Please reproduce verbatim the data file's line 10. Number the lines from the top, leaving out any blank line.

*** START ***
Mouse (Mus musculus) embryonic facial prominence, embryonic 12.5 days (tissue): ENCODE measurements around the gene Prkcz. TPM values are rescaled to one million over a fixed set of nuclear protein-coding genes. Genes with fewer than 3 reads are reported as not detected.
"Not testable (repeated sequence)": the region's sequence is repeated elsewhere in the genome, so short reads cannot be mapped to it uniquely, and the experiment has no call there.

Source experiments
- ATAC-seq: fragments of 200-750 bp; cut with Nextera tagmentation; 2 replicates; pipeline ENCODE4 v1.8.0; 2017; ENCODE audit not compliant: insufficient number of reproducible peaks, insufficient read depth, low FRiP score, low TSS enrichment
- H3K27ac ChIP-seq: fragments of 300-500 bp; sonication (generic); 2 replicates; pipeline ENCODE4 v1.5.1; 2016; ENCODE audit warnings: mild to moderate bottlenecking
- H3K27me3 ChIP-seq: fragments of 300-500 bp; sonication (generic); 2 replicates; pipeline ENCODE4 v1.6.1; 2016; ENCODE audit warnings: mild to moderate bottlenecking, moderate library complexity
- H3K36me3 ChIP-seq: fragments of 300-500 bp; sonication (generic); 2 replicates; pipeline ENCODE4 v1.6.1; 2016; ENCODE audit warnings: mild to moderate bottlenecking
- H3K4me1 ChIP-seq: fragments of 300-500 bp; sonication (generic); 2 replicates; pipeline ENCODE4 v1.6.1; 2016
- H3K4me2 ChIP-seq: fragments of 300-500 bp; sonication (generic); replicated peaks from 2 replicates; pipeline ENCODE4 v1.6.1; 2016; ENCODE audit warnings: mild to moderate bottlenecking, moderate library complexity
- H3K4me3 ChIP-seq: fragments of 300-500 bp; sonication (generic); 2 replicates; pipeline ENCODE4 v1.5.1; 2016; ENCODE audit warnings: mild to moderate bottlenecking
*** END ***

- H3K4me3 ChIP-seq: fragments of 300-500 bp; sonication (generic); 2 replicates; pipeline ENCODE4 v1.5.1; 2016; ENCODE audit warnings: mild to moderate bottlenecking